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Do special forces use stainless steel handguns?

Discussion in 'Handguns: General Discussion' started by Gunsmoker, Aug 20, 2007.

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  1. Gunsmoker

    Gunsmoker Member

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    I never see pictures of special forces or swat teams using stainless steel guns.

    Why is that?

    I've heard the excuse that the silver flash would give away their position, but Swat teams aren't exactly stealthy, so why don't cops use stainless guns?
     
  2. RNB65

    RNB65 Member

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    I believe that Special Forces units ("Green Berets") and Rangers use the standard Beretta M9. Delta boys (AKA, 1st Special Forces Operational Detachment-Delta) use whatever they want and I think most of them use an HK .45ACP. I'm not sure what SEAL teams use.

    Why would anyone want to use a stainless steel handgun in combat? SS is just for showing off.

    I'd bet that some THR members are probably current or former USSOC members, but how much they're willing to reveal is questionable.
     
  3. average_shooter

    average_shooter Member

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    What about using stainless with black coatings? Seems like stainless might be a good way for SEAL teams to go.
     
  4. Ragnar Danneskjold

    Ragnar Danneskjold Member

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    Well, if you're asking why not? Than you could also ask 'why'? Granted the chance the brighter surface of a stainless weapon would give them away is small, but I'm sure the chance is there in some proportion. So when faced between 2 identical weapons, and the choice is simply cosmetic, why not just go with the black and negate that albeit small chance?

    Black looks cooler with all that tacticool gear as well. Now if they were playing the James Bond susperspy part, stainless would be more of an option... :p
     
  5. Autolycus

    Autolycus Member

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    I believe that Navy SEALs use P226s as a standard issue sidearm. I also believe that occasionally they use HK Mark 23 Pistols and USP CTs. I am willing to bet they just take the appropriate equipment for the job.
     
  6. Old Fuff

    Old Fuff Member

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    If you look a little further you'll notice that none of the world's military forces, or at least the larger ones, use small arms made out of stainless steel. The reason is that the metallurgy of high-carbon steel alloys is better, with the possible exception of resistance to corrosion. They address this problem with various kinds of coatings or plating. After you get past the corrosion issue stainless steel as little to recommend it. Also to an increasing degree they are going toward polymer and aluminum components for everything but barrels and internal lockwork.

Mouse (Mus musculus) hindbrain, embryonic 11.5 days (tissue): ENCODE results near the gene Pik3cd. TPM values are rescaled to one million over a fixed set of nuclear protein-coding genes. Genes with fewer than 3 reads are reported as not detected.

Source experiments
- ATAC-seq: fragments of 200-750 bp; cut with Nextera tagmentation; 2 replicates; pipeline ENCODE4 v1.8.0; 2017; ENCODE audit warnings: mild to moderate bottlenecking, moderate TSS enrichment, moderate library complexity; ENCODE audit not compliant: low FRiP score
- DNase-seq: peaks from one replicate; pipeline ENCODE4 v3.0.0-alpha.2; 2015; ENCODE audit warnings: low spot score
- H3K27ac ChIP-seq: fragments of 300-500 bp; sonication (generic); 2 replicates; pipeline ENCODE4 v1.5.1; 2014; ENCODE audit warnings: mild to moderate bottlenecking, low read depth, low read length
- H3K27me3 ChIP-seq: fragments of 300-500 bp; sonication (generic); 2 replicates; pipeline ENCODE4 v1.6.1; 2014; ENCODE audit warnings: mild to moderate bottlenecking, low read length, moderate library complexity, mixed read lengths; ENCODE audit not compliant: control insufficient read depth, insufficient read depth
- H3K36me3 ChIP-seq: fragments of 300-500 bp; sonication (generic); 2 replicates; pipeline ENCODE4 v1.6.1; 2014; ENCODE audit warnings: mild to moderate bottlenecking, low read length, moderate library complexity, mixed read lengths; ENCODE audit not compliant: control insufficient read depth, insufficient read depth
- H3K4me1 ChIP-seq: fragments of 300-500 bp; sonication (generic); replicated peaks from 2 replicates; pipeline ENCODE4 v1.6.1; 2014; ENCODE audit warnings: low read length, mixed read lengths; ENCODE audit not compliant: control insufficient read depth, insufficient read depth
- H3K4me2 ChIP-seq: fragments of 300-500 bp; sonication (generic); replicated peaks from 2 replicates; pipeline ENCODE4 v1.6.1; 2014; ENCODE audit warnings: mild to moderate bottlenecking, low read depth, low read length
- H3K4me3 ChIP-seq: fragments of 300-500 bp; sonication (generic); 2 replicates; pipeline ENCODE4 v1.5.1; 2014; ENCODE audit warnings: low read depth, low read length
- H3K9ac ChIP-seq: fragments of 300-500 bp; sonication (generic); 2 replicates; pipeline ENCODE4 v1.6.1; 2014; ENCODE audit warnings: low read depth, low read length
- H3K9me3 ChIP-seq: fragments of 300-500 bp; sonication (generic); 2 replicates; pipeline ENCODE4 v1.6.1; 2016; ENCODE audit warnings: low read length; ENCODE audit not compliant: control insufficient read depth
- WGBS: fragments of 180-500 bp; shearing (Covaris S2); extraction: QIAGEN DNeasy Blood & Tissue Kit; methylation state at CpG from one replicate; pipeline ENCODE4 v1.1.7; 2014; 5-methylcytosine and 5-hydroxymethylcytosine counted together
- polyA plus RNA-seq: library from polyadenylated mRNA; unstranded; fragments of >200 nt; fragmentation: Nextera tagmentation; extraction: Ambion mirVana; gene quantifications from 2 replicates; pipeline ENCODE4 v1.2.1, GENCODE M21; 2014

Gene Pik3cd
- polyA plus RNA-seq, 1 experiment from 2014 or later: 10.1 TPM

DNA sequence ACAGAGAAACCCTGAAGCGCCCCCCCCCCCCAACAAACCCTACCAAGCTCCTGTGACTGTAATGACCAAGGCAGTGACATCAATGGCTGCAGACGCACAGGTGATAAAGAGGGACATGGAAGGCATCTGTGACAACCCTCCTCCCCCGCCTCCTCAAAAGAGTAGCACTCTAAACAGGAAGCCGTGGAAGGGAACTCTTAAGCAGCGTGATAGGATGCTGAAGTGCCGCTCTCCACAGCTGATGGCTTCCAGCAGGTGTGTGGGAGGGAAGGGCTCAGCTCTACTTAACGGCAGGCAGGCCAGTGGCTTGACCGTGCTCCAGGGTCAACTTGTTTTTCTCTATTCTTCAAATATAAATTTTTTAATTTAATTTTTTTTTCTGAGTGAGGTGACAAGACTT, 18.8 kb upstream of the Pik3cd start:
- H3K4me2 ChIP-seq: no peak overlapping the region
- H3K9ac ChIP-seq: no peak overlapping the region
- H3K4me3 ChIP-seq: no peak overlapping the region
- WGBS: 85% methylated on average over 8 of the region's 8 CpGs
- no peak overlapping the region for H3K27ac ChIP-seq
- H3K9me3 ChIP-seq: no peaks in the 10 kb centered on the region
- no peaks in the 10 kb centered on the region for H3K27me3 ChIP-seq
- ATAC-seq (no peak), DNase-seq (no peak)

7. 1 old 0311

    1 old 0311 member

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    I had a S&W 60 in Vietnam, as backup to my M-14. In swamps you want stainless. Iraq would be a bit different.
     
  8. Deanimator

    Deanimator Member

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    I seem to remember the SEALs at one time using stainless S&W .38 Special revolvers, probably Model 64s. This was back in the '80s.

    I also think they may have used early stainless S&W Model 59-like 9mm autos.
     
  9. Onmilo

    Onmilo Member

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    I know the SEALS have, or at least had, some S&W Model 66 4" .357 Magnum revolvers in inventory and that the US Customs ordered several hundred or several thousand S&W 4" Model 686 round butt .357 Magnum revolvers in a blackened stainless finish and since SEAL, Customs, and DEA have been known to work together it could be deducted that those revolvers were and/or are moved around between agency inventories.

    I remember seeing what looked like suppressed AMT Lightning 10/22 copies in a Special Forces arms room but I wasn't asking, and they weren't telling, as to exactly what they were.
     
  10. Owen

    Owen Moderator Emeritus

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    Old Fuff,

    What characteristics of Stainless alloys make them less suitable for firearms over non-stainless alloys?
     
  11. DMK

    DMK Member

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    I've read quite a few books about SF in Vietnam. SS revolvers were quite commonly mentioned. They certainly weren't issued guns though.
     
  12. copaup

    copaup Member

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    We issued SW 4043s until we transitioned over to 229rs a couple of years back. The 229r is also stainless, but with a black coating. Black is tacticooler and matches better with the black BDUs that SWAT prefers.

    I admit to the advantages of stainless when it comes to corrosion. I must also admit however that I hate the way it looks.
     
  13. Old Fuff

    Old Fuff Member

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    Various high carbon alloy steels can be heat treated for greater wear resistance and hardness. The stainless steel alloys usually used in firearms are relatively soft, which is not to say that they aren't strong. You can see this sometimes in holster wear burnishing on a brush finished or bead-blasted surface rubbed bright within a short time where contact is made.

    Note for example, that the Glock pistol, that was specifically designed for military service, does not contain stainless steel parts. They also don't have a reputation for excessive rusting.

    The Old Fuff begs to point out that stainless guns aren't necessarily inferior, at least for their intended purpose. But so far they haven't met the material standards that military services (not necessarily individual members or elite units) require.